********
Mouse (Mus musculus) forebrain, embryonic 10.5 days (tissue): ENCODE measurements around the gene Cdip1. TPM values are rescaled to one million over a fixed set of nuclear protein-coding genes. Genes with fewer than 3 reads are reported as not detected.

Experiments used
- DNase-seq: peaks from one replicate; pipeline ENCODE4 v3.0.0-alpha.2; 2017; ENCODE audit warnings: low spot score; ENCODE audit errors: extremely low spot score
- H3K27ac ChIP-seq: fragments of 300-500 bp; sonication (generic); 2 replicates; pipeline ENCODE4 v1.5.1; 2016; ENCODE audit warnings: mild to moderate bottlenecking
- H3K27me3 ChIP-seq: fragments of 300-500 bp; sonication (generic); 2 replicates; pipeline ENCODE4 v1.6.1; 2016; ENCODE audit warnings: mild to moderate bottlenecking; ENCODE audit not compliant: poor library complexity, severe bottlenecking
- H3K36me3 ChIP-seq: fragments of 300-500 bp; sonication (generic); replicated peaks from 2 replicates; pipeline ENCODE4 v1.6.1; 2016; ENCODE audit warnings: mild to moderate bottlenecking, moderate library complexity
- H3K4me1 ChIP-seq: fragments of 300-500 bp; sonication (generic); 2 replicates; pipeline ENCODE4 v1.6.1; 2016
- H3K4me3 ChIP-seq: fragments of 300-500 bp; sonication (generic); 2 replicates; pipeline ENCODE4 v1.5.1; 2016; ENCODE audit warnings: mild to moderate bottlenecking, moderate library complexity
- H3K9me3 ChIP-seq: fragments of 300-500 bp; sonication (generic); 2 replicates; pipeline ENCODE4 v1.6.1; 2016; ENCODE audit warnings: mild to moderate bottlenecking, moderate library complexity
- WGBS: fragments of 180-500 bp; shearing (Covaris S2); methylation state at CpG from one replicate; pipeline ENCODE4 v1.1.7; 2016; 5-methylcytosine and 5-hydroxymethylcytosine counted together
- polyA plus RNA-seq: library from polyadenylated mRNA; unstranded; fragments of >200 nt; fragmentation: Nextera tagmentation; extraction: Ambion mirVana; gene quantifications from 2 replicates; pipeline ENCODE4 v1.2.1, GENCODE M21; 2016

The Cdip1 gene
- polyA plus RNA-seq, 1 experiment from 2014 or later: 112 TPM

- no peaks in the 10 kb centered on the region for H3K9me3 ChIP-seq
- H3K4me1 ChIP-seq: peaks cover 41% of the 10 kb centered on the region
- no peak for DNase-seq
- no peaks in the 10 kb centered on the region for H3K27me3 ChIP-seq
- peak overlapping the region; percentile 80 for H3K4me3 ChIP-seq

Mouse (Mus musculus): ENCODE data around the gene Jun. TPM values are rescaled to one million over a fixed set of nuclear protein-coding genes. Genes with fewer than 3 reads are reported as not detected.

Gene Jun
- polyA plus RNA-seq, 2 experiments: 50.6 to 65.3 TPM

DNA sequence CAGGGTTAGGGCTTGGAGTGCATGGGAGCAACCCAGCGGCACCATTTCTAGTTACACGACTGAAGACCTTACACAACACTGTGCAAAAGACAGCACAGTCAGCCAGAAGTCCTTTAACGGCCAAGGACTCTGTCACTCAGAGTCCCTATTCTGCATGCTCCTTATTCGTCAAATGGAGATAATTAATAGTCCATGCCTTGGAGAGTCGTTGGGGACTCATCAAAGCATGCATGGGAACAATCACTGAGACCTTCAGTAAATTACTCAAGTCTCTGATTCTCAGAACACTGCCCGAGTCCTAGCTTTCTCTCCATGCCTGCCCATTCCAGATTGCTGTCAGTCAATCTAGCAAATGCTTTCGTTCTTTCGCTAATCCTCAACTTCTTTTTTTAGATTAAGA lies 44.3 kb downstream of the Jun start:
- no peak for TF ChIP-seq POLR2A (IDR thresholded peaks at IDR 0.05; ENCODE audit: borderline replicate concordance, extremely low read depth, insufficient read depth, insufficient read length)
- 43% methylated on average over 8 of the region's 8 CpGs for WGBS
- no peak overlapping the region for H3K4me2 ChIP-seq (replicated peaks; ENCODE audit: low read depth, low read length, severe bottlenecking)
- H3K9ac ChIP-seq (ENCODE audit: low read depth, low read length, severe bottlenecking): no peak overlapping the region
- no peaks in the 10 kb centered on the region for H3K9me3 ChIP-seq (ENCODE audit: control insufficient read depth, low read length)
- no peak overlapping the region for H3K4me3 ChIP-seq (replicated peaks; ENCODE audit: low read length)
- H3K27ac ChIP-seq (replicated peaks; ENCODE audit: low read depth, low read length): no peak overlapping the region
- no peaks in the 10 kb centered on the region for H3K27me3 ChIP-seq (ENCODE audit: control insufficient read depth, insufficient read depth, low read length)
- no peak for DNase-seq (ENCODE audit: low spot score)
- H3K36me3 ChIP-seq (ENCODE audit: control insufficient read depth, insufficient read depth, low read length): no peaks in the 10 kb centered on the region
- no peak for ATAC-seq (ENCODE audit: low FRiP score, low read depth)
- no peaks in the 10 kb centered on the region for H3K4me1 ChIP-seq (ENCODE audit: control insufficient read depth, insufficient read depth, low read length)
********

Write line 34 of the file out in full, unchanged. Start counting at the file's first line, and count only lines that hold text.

- no peaks in the 10 kb centered on the region for H3K4me1 ChIP-seq (ENCODE audit: control insufficient read depth, insufficient read depth, low read length)